CAMBRIDGE – Last month, in his address to the graduating cadets at the US Military Academy at West Point, President Barack Obama stated that some of America’s most costly mistakes since World War II were the result not of restraint, but of a “willingness to rush into military adventures without thinking through the consequences.” Though Obama may be right, the speech did little to mollify critics who have accused him of passivity and weakness, particularly regarding Syria and Ukraine.
This frustration can be blamed partly on the impossibly high expectations that Obama set in his early speeches, in which he inspired voters with promises of systemic transformation. Unlike most candidates, Obama maintained this transformational rhetoric even after it secured him his victory in the 2008 campaign. Indeed, a series of addresses in the first year of his presidency raised expectations even higher, by establishing the goal of a nuclear-weapons-free world, promising to revamp America’s approach to the Middle East, and pledging to “bend history in the direction of justice.”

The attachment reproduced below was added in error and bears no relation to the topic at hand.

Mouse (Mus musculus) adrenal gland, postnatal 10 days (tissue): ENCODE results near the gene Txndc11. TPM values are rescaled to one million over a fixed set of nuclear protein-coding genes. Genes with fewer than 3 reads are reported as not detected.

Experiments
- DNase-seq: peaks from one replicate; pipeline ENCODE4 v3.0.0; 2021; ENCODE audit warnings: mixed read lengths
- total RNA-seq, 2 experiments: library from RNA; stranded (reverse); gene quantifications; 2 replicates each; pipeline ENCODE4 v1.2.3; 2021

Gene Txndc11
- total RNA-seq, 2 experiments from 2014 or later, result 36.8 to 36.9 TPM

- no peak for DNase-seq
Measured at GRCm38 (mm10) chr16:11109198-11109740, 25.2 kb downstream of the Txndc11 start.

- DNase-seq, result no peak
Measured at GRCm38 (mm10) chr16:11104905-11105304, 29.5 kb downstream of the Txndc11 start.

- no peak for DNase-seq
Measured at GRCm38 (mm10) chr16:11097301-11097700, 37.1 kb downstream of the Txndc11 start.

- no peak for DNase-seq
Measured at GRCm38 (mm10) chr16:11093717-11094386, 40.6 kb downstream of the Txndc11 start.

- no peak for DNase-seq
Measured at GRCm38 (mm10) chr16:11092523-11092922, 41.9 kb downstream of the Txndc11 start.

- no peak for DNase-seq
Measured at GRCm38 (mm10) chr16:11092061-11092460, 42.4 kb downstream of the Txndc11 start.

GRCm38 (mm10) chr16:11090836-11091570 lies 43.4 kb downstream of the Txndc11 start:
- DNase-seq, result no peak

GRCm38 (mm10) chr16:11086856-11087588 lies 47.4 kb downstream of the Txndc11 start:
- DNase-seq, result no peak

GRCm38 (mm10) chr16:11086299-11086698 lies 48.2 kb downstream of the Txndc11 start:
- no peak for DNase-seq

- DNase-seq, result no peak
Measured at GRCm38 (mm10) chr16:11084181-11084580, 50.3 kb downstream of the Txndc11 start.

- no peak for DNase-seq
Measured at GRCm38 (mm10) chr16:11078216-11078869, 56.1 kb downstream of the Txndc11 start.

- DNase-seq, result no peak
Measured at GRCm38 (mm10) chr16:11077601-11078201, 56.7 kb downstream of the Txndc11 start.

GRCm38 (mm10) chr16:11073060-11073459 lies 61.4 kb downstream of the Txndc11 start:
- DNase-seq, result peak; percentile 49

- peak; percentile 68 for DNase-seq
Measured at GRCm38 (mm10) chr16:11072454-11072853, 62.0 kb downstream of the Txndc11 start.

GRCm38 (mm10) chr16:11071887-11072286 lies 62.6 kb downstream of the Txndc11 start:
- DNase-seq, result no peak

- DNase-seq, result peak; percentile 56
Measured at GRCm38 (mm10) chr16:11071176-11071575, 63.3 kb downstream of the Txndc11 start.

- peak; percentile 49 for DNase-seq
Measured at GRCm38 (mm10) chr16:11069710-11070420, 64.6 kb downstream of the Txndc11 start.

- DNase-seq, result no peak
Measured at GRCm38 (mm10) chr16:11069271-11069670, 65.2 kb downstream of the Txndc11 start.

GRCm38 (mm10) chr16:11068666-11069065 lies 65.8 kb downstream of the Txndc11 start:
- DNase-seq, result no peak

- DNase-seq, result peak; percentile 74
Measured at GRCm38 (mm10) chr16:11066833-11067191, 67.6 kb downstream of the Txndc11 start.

It is often said that democratic politicians campaign in poetry and govern in prose. But there is no reason to believe that Obama was being disingenuous about his objectives. His vision simply could not withstand the recalcitrant and difficult world that confronted him; so he had to adjust. After just one year in office, the man who had promised transformational leadership became a “transactional” leader – pragmatic to a fault. And, despite what his critics say, this was a positive development.
While vowing to use force when America’s vital interests are at stake and rejecting pessimistic projections of national decline, Obama has – unlike his predecessor, George W. Bush – relied more heavily on diplomacy than force. For this, his critics have accused him of failing to promote American values and retreating into isolationism.